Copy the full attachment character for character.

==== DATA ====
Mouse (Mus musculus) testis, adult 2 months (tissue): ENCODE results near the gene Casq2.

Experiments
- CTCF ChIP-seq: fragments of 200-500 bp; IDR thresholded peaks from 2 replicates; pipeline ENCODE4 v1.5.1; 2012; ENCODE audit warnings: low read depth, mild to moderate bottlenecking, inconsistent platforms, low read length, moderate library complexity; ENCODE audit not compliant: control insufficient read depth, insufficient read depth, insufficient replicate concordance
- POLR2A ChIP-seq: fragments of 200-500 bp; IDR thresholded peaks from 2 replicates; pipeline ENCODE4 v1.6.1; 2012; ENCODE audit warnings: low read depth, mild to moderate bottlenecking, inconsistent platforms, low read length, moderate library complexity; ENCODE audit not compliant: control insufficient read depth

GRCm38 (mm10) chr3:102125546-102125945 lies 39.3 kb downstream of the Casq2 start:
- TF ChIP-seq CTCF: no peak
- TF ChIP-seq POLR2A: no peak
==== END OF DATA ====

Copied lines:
Mouse (Mus musculus) testis, adult 2 months (tissue): ENCODE results near the gene Casq2.

Experiments
- CTCF ChIP-seq: fragments of 200-500 bp; IDR thresholded peaks from 2 replicates; pipeline ENCODE4 v1.5.1; 2012; ENCODE audit warnings: low read depth, mild to moderate bottlenecking, inconsistent platforms, low read length, moderate library complexity; ENCODE audit not compliant: control insufficient read depth, insufficient read depth, insufficient replicate concordance
- POLR2A ChIP-seq: fragments of 200-500 bp; IDR thresholded peaks from 2 replicates; pipeline ENCODE4 v1.6.1; 2012; ENCODE audit warnings: low read depth, mild to moderate bottlenecking, inconsistent platforms, low read length, moderate library complexity; ENCODE audit not compliant: control insufficient read depth

GRCm38 (mm10) chr3:102125546-102125945 lies 39.3 kb downstream of the Casq2 start:
- TF ChIP-seq CTCF: no peak
- TF ChIP-seq POLR2A: no peak